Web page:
Join Date: Feb 2000
Location: Annapolis, Md
Thanked 439 Times in 369 Posts
Rep Power: 10
Re: cabin sole stringers
I don't recall how the framing on the Grampian 26's were constructed, but speaking generally, there are three types of frames that you might encounter in the bilge of a boat of this era; 1) Stringers (which run fore and aft), 2) transverse frames (which are the major structural elements running athwartship and which are also called 'floor timbers' or 'Floors' but which are not there to support the cabin sole, even if coincidentally they do support the cabin sole), and 3) deck frames (which also run athwartship but which are only there to support the cabin sole and are sometimes called 'deck beams'.)
The first two (stringers and transverse frames) should not be made of wood. That is pretty poor construction and would be harder to repair than if they were made of fiberglass. The deck beams are often made of wood and are pretty straight forward carpentry and glass work to repair.
On the stringers and transverse frames, the answer is that the boat needs to be supported so that the shape of the hull is as close as possible to its design shape because whatever distortion is in the hull when you do the repair, potentially will be locked in permanently. You would then cut away the bad sections of the stringers and transverse frames and grind an area on either side of the area where you are installing the new portions of the stringers and transverse frames. Then using either foam or wood, you would scribe and make a core for the new length of stringers and transverse frames to be replaced. Lastly you would layup heavy structural laminates of mat and woven roving in epoxy resin to reconstruct the missing portion of the stringers and transverse frames. The new laminate should extend a foot or two onto the portion of the original frames that are intended to remain.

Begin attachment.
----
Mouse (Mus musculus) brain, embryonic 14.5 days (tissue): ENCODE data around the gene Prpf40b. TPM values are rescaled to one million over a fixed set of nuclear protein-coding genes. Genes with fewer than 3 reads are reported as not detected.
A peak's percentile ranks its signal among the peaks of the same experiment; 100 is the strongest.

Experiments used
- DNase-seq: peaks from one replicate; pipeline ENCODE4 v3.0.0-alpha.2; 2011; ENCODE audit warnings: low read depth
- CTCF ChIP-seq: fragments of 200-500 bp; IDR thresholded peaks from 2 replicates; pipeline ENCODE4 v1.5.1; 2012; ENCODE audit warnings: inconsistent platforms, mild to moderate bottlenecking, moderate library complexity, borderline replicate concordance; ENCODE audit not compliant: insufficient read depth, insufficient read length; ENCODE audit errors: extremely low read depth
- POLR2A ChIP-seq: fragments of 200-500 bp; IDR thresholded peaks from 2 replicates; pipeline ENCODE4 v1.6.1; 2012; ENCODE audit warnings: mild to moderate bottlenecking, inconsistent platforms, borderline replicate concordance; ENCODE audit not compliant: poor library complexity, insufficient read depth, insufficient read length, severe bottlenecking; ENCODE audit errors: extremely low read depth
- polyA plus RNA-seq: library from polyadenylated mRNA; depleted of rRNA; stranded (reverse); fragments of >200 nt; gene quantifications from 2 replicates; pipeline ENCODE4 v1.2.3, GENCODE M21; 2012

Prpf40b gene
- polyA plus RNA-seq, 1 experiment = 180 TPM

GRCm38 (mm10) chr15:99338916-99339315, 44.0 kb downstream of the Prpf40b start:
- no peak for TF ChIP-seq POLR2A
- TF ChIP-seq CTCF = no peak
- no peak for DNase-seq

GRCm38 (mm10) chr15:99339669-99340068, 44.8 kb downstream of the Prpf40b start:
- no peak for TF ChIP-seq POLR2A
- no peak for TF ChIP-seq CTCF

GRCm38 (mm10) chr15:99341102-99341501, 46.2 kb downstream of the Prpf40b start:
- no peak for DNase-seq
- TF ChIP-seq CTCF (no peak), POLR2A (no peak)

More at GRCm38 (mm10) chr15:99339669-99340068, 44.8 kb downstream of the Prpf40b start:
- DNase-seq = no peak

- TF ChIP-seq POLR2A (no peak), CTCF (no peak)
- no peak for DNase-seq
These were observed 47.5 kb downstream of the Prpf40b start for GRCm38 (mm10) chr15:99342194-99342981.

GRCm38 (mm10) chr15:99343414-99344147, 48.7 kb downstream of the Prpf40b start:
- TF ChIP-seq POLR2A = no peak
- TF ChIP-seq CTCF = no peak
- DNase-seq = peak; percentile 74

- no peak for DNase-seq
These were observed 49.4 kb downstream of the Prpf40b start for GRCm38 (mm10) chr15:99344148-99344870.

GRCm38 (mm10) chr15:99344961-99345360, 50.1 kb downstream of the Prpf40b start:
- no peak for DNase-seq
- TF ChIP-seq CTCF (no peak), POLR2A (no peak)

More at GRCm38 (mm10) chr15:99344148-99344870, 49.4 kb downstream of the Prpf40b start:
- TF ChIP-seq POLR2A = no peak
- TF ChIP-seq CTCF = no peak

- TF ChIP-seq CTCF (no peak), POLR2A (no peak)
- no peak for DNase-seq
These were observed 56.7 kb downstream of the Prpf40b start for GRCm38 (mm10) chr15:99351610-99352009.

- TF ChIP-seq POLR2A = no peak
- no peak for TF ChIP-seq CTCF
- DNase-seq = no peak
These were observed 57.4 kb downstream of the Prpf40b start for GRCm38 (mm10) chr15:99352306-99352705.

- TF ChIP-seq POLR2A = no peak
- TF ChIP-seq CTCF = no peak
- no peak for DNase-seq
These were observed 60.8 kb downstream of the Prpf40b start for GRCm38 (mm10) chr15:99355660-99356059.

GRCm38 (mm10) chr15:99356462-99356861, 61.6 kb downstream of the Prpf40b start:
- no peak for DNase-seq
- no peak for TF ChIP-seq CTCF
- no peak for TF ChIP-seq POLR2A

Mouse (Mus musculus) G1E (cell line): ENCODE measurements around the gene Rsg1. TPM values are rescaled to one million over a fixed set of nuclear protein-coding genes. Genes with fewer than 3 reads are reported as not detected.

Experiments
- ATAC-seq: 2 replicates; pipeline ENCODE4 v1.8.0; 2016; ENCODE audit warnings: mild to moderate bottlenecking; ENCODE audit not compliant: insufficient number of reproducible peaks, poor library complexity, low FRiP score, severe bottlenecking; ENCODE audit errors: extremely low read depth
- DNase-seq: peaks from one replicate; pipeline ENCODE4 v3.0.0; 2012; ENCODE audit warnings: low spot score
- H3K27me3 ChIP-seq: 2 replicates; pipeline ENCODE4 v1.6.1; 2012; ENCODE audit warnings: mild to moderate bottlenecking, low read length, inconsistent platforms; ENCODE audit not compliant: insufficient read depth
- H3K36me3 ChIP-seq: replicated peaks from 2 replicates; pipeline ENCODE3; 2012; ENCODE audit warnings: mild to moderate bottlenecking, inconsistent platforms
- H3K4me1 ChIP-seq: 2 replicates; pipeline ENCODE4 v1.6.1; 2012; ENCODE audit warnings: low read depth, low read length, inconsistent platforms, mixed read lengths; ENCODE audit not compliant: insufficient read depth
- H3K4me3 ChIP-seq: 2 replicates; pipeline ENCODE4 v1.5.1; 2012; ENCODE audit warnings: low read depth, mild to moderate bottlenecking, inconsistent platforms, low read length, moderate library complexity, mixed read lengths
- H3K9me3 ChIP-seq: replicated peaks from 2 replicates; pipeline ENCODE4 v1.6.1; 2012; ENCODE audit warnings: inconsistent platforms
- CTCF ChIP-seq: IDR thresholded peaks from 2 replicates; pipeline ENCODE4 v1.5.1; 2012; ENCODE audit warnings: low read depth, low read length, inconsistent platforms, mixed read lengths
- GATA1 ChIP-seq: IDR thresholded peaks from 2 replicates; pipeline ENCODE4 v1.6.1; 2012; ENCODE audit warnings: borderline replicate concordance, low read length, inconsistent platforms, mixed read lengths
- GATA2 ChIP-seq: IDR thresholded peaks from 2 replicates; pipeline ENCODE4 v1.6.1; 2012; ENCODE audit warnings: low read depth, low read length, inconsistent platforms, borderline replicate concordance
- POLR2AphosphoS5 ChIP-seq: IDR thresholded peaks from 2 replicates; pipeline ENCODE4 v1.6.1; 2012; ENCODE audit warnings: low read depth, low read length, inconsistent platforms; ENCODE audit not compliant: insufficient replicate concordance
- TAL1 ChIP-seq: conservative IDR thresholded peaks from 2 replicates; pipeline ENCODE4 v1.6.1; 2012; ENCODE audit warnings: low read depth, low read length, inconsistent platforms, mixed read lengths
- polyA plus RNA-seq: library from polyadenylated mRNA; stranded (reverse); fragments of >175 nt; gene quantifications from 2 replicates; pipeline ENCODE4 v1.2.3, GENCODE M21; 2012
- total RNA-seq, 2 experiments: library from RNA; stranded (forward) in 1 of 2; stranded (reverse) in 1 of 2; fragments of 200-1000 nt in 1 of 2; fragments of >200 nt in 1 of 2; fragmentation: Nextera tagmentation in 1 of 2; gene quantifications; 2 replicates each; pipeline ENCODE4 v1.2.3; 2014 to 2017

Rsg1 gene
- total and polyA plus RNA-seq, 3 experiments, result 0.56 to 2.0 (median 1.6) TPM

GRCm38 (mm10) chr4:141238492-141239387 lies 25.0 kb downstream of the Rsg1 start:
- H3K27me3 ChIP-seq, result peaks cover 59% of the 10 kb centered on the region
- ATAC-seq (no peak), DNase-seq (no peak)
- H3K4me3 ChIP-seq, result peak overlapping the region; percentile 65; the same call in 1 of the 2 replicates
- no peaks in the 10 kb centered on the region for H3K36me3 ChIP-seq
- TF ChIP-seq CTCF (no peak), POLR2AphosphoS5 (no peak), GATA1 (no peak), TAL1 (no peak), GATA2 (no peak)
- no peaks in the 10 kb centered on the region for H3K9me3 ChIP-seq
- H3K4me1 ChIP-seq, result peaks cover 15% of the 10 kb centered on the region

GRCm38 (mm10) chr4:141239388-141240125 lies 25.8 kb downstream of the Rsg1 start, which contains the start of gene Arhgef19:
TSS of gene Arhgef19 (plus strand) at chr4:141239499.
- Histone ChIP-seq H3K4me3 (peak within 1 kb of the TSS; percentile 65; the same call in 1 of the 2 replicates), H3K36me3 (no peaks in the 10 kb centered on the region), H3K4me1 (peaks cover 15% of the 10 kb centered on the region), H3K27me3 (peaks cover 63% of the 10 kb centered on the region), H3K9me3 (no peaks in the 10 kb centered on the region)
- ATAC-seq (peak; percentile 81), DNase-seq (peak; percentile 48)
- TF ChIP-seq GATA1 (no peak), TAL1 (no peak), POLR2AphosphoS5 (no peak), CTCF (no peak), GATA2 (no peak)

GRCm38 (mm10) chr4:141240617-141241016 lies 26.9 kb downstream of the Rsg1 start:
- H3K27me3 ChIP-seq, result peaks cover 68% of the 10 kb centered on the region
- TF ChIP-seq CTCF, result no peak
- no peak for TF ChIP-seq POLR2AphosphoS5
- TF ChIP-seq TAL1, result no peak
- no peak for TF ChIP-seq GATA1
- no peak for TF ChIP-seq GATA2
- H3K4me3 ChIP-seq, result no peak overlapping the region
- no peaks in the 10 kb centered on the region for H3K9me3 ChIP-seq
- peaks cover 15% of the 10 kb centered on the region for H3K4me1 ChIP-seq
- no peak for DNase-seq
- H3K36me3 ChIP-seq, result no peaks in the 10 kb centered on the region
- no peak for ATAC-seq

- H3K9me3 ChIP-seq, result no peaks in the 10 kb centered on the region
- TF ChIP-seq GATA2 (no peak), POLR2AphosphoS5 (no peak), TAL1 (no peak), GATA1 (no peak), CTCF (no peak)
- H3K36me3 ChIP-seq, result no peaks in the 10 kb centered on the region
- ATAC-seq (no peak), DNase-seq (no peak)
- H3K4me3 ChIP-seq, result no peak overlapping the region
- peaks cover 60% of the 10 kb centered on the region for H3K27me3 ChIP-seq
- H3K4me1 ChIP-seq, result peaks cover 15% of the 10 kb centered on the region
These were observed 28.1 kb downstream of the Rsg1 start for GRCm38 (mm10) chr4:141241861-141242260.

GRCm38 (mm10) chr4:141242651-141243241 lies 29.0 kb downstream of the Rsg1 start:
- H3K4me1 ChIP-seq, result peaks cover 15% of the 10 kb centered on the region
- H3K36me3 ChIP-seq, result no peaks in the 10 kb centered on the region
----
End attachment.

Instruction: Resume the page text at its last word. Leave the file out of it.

Deck beams are pretty easy to replace. Its simply a matter of shaping them of wood to fit on whatever supports the ends, coating them with epoxy to seal the wood so that they don't rot out again, and then glassing the ends into the boat. You can probably do all of the cutting and sealing in a day in a day and the glassing in part in perhaps two or three short work sessions.
The answer to your question about doing this yourself, would by necessity derive from your self evaluation of:
"How good a carpenter am I?"
"How much do I trust my own fiberglass work?"
"How much do I want to do this myself rather than pay someone?"
"Do I have a good resource that I can count on to talk me through any part of this that I am not confident about doing?
"Do I have a fall back if something goes wrong?"
To view links or images in signatures your post count must be 10 or greater. You currently have 0 posts.
Curmudgeon at Large- and rhinestone in the rough, sailing my Farr 11.6 on the Chesapeake Bay